stephen January 17, 2014 at 17:30

ljk cited Asimov’s “Nightfall”. Two others are worth citing:

Isaac Asimov and Robert Silverberg collaborated on a novel-length retelling of the story.

http://www.amazon.com/Nightfall-Isaac-Asimov/dp/0553290991

And Dean McLaughlin wrote a novel with his own version of the story.

http://www.amazon.com/Dawn-Dean-McLaughlin/dp/B0051BSLAO/ref=sr_1_3?s=books&ie=UTF8&qid=1389993923&sr=1-3

Maybe a star system not originally part of the cluster could be gravitationally captured by the cluster. If it’s on the outer edges, it might not be disrupted quite as much as a system inside the cluster.

Michael January 18, 2014 at 11:49

@stephen January 17, 2014 at 17:30

‘Maybe a star system not originally part of the cluster could be gravitationally captured by the cluster. If it’s on the outer edges, it might not be disrupted quite as much as a system inside the cluster.’

It is quite possible for a globular cluster to capture a star system as they have been around a long, long time. I can’t see there been great disruption to a planetary system once it has formed and then been captured even with the high star density it should still hold on to them.

Glaas January 18, 2014 at 12:47

It is an OPEN cluster, so the stars move together around the Milky Way, they don’t circle each other. Which makes me ask:
How come an open cluster can have the same age as the Sun? The Sun has made about 15-20 orbits around the Milky Way by now and the open cluster it once belonged to has dispersed all over the galaxy.

Michael January 18, 2014 at 15:00

@Glaas January 18, 2014 at 12:47

‘It is an OPEN cluster, so the stars move together around the Milky Way, they don’t circle each other. Which makes me ask:
How come an open cluster can have the same age as the Sun?

They may have been more tightly bound in the past and plus we don’t see the ones that have broken apart.

‘The Sun has made about 15-20 orbits around the Milky Way by now and the open cluster it once belonged to has dispersed all over the galaxy.’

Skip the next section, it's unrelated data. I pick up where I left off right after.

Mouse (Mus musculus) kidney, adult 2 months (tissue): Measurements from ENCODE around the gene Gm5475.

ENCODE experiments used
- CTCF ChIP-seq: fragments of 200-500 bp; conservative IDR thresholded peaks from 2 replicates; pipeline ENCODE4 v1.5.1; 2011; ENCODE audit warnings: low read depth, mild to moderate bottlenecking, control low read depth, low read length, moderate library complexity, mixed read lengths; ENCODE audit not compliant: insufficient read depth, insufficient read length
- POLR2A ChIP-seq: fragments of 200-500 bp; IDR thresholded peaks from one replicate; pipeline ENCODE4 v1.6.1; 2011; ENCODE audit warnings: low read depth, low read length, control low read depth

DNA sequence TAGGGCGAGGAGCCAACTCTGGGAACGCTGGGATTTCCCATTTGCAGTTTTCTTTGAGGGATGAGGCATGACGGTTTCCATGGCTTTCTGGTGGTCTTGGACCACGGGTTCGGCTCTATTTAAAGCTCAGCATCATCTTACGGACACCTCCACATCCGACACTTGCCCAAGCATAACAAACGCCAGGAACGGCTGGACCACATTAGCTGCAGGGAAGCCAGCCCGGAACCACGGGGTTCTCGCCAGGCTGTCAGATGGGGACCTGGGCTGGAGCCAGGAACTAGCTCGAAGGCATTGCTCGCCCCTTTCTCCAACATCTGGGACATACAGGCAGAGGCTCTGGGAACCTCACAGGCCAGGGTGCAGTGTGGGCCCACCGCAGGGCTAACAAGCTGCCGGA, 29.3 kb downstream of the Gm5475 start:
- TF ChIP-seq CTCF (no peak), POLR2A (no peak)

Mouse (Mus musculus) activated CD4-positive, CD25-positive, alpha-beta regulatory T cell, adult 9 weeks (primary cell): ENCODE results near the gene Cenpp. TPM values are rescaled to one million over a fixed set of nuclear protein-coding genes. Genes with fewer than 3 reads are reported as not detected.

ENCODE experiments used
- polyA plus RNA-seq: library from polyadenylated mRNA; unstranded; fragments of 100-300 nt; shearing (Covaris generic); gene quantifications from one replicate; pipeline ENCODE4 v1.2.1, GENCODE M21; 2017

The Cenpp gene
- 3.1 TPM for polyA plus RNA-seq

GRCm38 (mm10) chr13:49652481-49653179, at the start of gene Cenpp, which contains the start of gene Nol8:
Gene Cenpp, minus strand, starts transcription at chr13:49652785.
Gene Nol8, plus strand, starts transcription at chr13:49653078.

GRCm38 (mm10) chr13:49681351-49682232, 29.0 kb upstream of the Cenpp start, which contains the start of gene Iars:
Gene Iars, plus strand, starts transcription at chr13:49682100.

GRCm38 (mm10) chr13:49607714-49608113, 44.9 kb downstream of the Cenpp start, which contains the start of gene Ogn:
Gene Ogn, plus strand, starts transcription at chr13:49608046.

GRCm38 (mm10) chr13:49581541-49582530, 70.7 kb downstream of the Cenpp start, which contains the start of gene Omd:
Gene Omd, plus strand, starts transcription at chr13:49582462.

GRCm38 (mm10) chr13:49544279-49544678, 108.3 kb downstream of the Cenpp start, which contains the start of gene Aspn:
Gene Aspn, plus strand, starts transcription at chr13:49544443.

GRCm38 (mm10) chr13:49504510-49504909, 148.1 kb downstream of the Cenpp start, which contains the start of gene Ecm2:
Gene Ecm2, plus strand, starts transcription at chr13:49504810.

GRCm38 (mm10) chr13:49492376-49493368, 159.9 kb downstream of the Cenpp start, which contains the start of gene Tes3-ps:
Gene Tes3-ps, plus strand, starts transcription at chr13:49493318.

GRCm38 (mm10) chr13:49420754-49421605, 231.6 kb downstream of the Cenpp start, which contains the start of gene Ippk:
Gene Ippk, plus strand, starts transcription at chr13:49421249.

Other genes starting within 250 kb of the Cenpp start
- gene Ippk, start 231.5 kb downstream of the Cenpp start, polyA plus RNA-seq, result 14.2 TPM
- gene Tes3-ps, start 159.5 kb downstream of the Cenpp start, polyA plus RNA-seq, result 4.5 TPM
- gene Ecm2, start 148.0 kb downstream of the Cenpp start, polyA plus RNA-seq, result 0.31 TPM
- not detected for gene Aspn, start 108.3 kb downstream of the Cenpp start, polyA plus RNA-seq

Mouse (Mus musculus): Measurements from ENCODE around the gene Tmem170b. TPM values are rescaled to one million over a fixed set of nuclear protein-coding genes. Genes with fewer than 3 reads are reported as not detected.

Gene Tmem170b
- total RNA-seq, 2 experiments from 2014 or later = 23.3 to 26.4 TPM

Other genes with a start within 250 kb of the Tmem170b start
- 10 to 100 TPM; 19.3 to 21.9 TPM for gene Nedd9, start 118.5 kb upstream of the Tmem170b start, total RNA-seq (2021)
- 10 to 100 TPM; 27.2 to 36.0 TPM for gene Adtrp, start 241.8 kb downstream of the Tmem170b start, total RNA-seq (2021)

It is possible that the Alpha Centauri system was part of the cloud that the sun was born from, a twin if you like.

http://www.esa.int/Our_Activities/Space_Science/A_cool_discovery_about_the_Sun_s_next-door_twin

Off topic if there were intelligent alien life in these globular clusters would they look at the black holes that frequent them as potential gods.

@Gerry January 16, 2014 at 21:27

‘If I’m doing the math right, Messier 67 is about 4200 cubic ly (10 ly radius) with about 500 stars, that averages to about 8 cubic ly/star, which would imply an average separation of about 2 ly (less toward the center, more toward the periphery).

The density of the stars at the centre is on the order of the solar system! what a sight it would be to stand on a planet in orbit around one of these core stars.

http://www.eso.org/public/news/eso0107/

Steve Bowers January 18, 2014 at 16:52

Messier 67 is a very unusual open cluster, as it has never dispersed over time. Almost every other cluster that formed so many billion years ago has long-since separated into individual stars. We shouldn’t be surprised to find mature planets in this cluster. Whether they would be habitable is another matter.

andy January 19, 2014 at 17:17

How come an open cluster can have the same age as the Sun? The Sun has made about 15-20 orbits around the Milky Way by now and the open cluster it once belonged to has dispersed all over the galaxy.